Article: Giving Students a Benefit of Doubt
On Op-Ed page of the Republica National Daily
I am a teacher who likes being very liberal while checking answer papers and on this article I am going to talk about why I detest our testing system; why I give a benefit of doubt to the students; and why doing so, I believe, helps students foster their confidence and reinforce their learning.
Besides teaching, I am also pursuing a Master’s degree in Education. It is a semester system, which means there’s a final examination every six months. And I find exam really stressful; in fact I have always found it very stressful throughout my life. I may not know my strengths but I know one of my weaknesses for sure – I cannot read books or notes to memorize answers. I do get the overall concepts but I can’t memorize them in order to spill them all over the answer sheet. I can’t do it even if my life depended on rote memorization. Far worse, my attention span is shorter than an ant’s tail. I am always drowning in a sea of distractions. Family. Friends. Facebook. Music. Home. Job. Deadlines. I can’t quite keep up the concentration. I get itchy and I have to take a short break every 10 minutes or so. My mind operates that way.
While taking exam, I can’t think fast enough to frame and organize my answers. I need time to generate ideas, plan a structure and write essays. I make a lot of spelling errors too. My handwriting and presentation look impeccable in the first two pages but they soon start deteriorating as the clock in the exam hall ticks away in a flurry.
So that’s my story. I don’t like being tested in such constrained time and in such ominous hall. I feel it is completely unfair to be judged on what I write in three hours. And to add to my frustration, I am always haunted by the usual mentality of language teachers who are very strict while checking answer papers. And I’m pretty sure there are many out there, teachers and students, who can perfectly relate to me. Thus for a moment, put yourself in your students’ shoes.
Imagine yourself being a teenager, surrounded by technology and media, having access to unlimited knowledge and resources, having friends who are hyperactive on the internet and social networking sites. Imagine yourself sitting in the class for hours and hours, sitting on the same desk and ‘listening’ to the same boring teachers. Imagine yourself not knowing (or doubting) the relevance of the traditional education, getting certificates, getting degrees, joining the workforce and doing the same boring jobs.
(Pic: a screenshot of one of my students’ facebook status. This student is perfectly clueless.)
And you tell them to write an essay on festivals of Nepal. You tell them to give a speech on Nepal’s historical figures. You tell them to write a complaint letter with date, salutations, body and closings in a precise format. You want them to write coherently and cohesively. You want them to write without any spelling errors.
Even worse, you tell them to sit for three hour exams and expect them to compose perfect essays with their perfect handwritings; and you stress on neatness and cleanliness; and you write comments, underline wrong answers, you circle misspellings and with red ink you cross out answers that don’t match your expectation. That’s what we usually do, don’t we? There could be different ways to assess our students but at the end of the day, we (have to) judge students based on written examinations.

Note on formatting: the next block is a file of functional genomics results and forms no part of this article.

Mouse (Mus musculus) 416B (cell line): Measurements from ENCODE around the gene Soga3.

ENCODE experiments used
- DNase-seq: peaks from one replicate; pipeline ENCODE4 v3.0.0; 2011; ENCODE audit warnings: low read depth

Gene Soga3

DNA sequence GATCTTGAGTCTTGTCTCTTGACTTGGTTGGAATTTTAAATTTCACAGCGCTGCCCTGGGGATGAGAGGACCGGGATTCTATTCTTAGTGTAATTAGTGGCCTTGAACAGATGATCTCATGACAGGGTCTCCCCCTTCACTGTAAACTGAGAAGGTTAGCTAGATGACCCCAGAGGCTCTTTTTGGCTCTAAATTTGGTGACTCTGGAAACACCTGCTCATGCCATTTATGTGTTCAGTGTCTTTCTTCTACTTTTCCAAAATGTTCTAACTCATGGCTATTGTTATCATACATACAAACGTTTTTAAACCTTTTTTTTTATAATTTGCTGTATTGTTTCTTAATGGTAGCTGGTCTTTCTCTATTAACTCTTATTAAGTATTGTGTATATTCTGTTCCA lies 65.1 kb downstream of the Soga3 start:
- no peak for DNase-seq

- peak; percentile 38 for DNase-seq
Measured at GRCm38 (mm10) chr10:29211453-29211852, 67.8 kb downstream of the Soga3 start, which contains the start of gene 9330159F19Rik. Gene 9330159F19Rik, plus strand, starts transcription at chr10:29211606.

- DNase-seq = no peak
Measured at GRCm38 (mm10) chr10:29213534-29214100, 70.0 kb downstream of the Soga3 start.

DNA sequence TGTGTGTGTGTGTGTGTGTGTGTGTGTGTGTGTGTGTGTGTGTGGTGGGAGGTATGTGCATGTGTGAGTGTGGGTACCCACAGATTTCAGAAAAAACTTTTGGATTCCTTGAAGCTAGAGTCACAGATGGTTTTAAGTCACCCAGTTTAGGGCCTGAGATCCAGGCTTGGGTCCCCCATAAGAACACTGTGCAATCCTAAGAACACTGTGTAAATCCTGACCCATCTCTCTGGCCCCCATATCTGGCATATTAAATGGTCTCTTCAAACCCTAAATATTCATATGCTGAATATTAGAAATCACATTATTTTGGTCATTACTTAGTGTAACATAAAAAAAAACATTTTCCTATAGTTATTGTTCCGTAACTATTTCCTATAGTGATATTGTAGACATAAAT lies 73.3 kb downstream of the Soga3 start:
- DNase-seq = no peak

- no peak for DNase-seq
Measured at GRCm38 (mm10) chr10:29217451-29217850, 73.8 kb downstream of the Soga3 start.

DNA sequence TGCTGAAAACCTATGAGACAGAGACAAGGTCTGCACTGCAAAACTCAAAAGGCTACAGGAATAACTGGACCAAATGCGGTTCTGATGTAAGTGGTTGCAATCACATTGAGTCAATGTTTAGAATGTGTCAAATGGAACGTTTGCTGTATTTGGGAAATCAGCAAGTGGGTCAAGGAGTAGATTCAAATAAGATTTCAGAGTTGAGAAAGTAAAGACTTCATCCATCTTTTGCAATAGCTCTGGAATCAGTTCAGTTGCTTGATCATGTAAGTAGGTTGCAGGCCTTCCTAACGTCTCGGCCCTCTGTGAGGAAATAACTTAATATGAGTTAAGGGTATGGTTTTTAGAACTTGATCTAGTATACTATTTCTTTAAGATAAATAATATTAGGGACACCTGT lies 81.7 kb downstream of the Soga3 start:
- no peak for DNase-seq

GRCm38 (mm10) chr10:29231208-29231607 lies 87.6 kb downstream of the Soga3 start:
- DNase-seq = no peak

In the present context, there is no way out of this final written examination module but dear teachers, this is what I do, and as a teacher, this is what I propose you to do too.
I give my students a benefit of doubt while checking their answer papers. I understand, they don’t take exams because they like it. I have never come across any student who loves taking exams. On top of it, they have to take exams of seven or more subjects every session. I can perfectly relate to the maddening pressure to perform. They have no option, and neither do we. So while I check their answer papers, I gently remind them of their spelling mistakes but don’t deduct any marks for it. I overlook minor errors and slips like she don’t have friends.
If they write any brilliant essays with a logical framework, I get super joyous about it. And I give it 10 out of 10. Why not! (This one student glared me back with disbelief and said: Sir, you gave me 10 out of 10? And I said: Yes, you deserved it.) If their essays look messy and are riddled with terrible structures, I don’t butcher their effort thoughtlessly. They would have done it better if they didn’t have any time constraints or if they had time to draft and re-draft the essays. I try to be sensible about their handwriting too, because writing for three hours straight is a real pain in the ass and the wrist. I go through the same pain every time I take an exam. And I am never picky about grammatical errors. I have seen my professors at the university make grammar errors. I have seen me making horrible grammatical errors. We all do.
I try to keep track of the students, their progress, their assignments, classroom participation, portfolios – but I don’t judge them based on one written examination. I am definitely not seeking an easy way out. I communicate with the students who are lagging behind and make them feel safe. I do demand high, push their limits but I want to be realistic, and set realistic goals and realistic expectation. At the end of the day, I feel like I have done my part and go to bed without any resentment or bitterness.
Our testing system is full of holes, and it desperately needs a facelift. However, we can’t change the system right away, let’s be realistic. But what we can do is empathize with the students. Therefore, dear teachers, give your students a benefit of doubt, because sometimes we too need one.
(I’m going to wrap up my ‘rant’ with one more facebook status that I came across – just to add to my argument.)